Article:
Benge's First Pocket Trumpets
These are the first two pocket trumpets made by Benge in 1968 (This date conflicts with the serial number list available on the Internet, but we are confident that it is accurate). The first was made for Irving Bush, who worked with Benge on a consulting basis, on new model design. The second (currently in Boyde Hood's collection) was made for Robert DiVall, Irv's section mate in the Los Angeles Philharmonic Orchestra at the time. They were both known to take these trumpets with them on vacations in order to get a little practice in.
A few years later, Boyde became very close friends with Irv and spent many happy hours talking about trumpets and experiences that they had in the business. Later, Benge made two more pocket trumpets for Tommy Stevens and Mario Guarneri. Tommy recounted to his good friend Mike Zonshine that all four Los Angeles Philharmonic enjoyed and made use of these pocket trumpets: "Side story: During the years, 1966-72, the orchestra made several recordings for London/Decca. When we did Stravinsky's Petrouchka, Zubin insisted that Bob use a cornet for the Ballerina's Dance and Waltz. Bob instead used the pocket trumpet, which he convinced Zubin was a cornet and Bob got away with it. Bob and Irv also used those instruments for the orchestra's recording of Tchaikovsky's 1812 overture. During those days, Bob and Irv always played the cornet parts, and Mario and I did the trumpet ones, and, in fact, again if memory serves, when conductors insisted on cornets, they always used the "pockets," and I don't recall ever seeing them playing cornets when cornets were called for-and no conductor, even those conductors who generally knew what they were doing, were ever the wiser!"
In October of 1970, three more pocket trumpets were made for made for Los Angeles Salvation Army band members Randy Stillwell, Karey Fistrup and Keith Snell. Keith still owns his along with one of the others that was made before Benge closed the Burbank shop.
I learned an even more obscure fact in a conversation with Bob Reeves. While Bob was working at Benge in 1966, trumpeter George Guidi asked Lou Duda to make him a Benge pocket trumpet. Lou didn't want to risk ruining a good Benge bell and had a spare Olds bell hanging above his bench. He bent this bell and fitted it to a Benge valve section, making his first pocket trumpet, this one predating the two featured here by about two years. If anybody knows the whereabouts of this trumpet, I would love to hear from you.
These two trumpets are virtually identical, aside from the first slide trigger/hook and finish. They are 9 1/2" long with bell rim diameters of 3 7/8" and bores measuring .460". In both cases the finish is original: Irv's is gold plated, Bob's is lacquered and has suffered a little more wear and damage. With consecutive serial numbers, they were obviously made at the same time and show some minor engineering problems. Both have extended tuning slide assemblies, indicating that the original calculation for length was a bit short. I know from experience that it is very difficult to measure curved tubing length with precision. Also, the curves in the bell and mouthpipe are more crudely done than we are accustomed to in Benge instruments. I've gotten pretty good at bending bells and other tubing, but it has taken many years to become proficient.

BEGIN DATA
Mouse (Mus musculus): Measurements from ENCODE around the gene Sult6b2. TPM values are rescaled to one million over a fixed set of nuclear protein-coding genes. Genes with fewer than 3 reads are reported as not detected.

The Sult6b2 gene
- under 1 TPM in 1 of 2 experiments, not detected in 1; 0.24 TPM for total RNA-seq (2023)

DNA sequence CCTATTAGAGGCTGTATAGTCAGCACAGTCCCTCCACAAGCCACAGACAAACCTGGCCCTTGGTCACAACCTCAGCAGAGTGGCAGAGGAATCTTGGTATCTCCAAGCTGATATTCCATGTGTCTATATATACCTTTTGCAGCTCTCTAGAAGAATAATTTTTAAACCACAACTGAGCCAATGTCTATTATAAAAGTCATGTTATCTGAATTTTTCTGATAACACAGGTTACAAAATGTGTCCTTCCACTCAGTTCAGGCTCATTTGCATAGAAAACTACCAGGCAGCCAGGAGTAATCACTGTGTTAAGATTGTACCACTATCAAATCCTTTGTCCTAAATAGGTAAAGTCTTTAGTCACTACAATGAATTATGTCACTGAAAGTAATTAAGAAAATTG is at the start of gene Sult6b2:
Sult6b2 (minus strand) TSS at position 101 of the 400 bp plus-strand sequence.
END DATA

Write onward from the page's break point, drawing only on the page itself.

Benge foreman, Lou Duda, was known to complain about how much more work was involved in making these than standard trumpets, taking twice the time and then sold for the same price. He was able to refine the bending step and later and Benge pocket trumpets made in the 1970s are very well done. I should also comment that imperfect curves in brass instruments don't seem to be detrimental to the acoustics in that instrument. All later Benge pocket trumpets have full size bell rims (4 3/4"). Nick DeCarlis, current owner of Irv's pocket trumpet, states in his PocketCornets.com, they are the gold standard for modern pocket trumpets.
The last two photos represent the later production Benge pocket trumpets, the most noticeable difference is the larger bell rim diameter. This is the same as on the full length versions at 4 3/4". This was made in 1974 and is a very rare Claude Gordon model. It is all the same parts as the full length CG, made into a pocket trumpet. I was disappointed with the playing qualities of this trumpet until I remembered that I have a selection of CG mouthpieces, including a rare number 1. This is quite a nice trumpet when using that mouthpiece.